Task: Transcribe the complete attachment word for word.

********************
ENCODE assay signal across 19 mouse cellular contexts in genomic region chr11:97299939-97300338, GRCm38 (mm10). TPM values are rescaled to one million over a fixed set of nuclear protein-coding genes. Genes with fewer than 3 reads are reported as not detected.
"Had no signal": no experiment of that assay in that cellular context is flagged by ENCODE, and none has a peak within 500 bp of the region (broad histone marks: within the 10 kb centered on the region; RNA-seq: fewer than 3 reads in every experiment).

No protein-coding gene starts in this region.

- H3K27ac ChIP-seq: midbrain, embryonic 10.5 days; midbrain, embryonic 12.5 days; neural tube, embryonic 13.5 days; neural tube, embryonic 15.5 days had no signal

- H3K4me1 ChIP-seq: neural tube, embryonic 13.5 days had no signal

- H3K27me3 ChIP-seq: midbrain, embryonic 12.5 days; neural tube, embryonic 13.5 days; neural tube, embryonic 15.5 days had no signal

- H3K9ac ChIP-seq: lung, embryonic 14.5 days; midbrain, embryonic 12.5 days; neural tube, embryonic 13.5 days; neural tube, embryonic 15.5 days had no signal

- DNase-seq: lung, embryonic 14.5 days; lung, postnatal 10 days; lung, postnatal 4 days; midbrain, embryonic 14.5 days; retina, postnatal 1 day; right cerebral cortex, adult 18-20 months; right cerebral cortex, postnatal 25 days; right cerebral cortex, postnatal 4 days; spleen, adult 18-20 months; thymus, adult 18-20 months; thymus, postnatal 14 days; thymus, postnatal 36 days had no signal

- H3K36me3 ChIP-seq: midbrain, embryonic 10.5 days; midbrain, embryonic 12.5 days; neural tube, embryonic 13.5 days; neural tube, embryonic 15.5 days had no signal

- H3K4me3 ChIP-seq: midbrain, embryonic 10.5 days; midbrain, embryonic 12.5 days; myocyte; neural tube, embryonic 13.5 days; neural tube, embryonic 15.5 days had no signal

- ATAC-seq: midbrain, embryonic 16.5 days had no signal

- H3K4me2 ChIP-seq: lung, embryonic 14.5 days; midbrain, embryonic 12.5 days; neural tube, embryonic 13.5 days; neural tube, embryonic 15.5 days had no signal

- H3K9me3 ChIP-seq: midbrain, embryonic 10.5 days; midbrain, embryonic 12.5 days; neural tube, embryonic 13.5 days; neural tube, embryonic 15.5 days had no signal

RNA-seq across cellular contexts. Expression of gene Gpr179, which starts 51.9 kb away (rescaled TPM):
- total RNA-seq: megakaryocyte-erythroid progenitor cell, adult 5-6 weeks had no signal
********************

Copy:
ENCODE assay signal across 19 mouse cellular contexts in genomic region chr11:97299939-97300338, GRCm38 (mm10). TPM values are rescaled to one million over a fixed set of nuclear protein-coding genes. Genes with fewer than 3 reads are reported as not detected.
"Had no signal": no experiment of that assay in that cellular context is flagged by ENCODE, and none has a peak within 500 bp of the region (broad histone marks: within the 10 kb centered on the region; RNA-seq: fewer than 3 reads in every experiment).

No protein-coding gene starts in this region.

- H3K27ac ChIP-seq: midbrain, embryonic 10.5 days; midbrain, embryonic 12.5 days; neural tube, embryonic 13.5 days; neural tube, embryonic 15.5 days had no signal

- H3K4me1 ChIP-seq: neural tube, embryonic 13.5 days had no signal

- H3K27me3 ChIP-seq: midbrain, embryonic 12.5 days; neural tube, embryonic 13.5 days; neural tube, embryonic 15.5 days had no signal

- H3K9ac ChIP-seq: lung, embryonic 14.5 days; midbrain, embryonic 12.5 days; neural tube, embryonic 13.5 days; neural tube, embryonic 15.5 days had no signal

- DNase-seq: lung, embryonic 14.5 days; lung, postnatal 10 days; lung, postnatal 4 days; midbrain, embryonic 14.5 days; retina, postnatal 1 day; right cerebral cortex, adult 18-20 months; right cerebral cortex, postnatal 25 days; right cerebral cortex, postnatal 4 days; spleen, adult 18-20 months; thymus, adult 18-20 months; thymus, postnatal 14 days; thymus, postnatal 36 days had no signal

- H3K36me3 ChIP-seq: midbrain, embryonic 10.5 days; midbrain, embryonic 12.5 days; neural tube, embryonic 13.5 days; neural tube, embryonic 15.5 days had no signal

- H3K4me3 ChIP-seq: midbrain, embryonic 10.5 days; midbrain, embryonic 12.5 days; myocyte; neural tube, embryonic 13.5 days; neural tube, embryonic 15.5 days had no signal

- ATAC-seq: midbrain, embryonic 16.5 days had no signal

- H3K4me2 ChIP-seq: lung, embryonic 14.5 days; midbrain, embryonic 12.5 days; neural tube, embryonic 13.5 days; neural tube, embryonic 15.5 days had no signal

- H3K9me3 ChIP-seq: midbrain, embryonic 10.5 days; midbrain, embryonic 12.5 days; neural tube, embryonic 13.5 days; neural tube, embryonic 15.5 days had no signal

RNA-seq across cellular contexts. Expression of gene Gpr179, which starts 51.9 kb away (rescaled TPM):
- total RNA-seq: megakaryocyte-erythroid progenitor cell, adult 5-6 weeks had no signal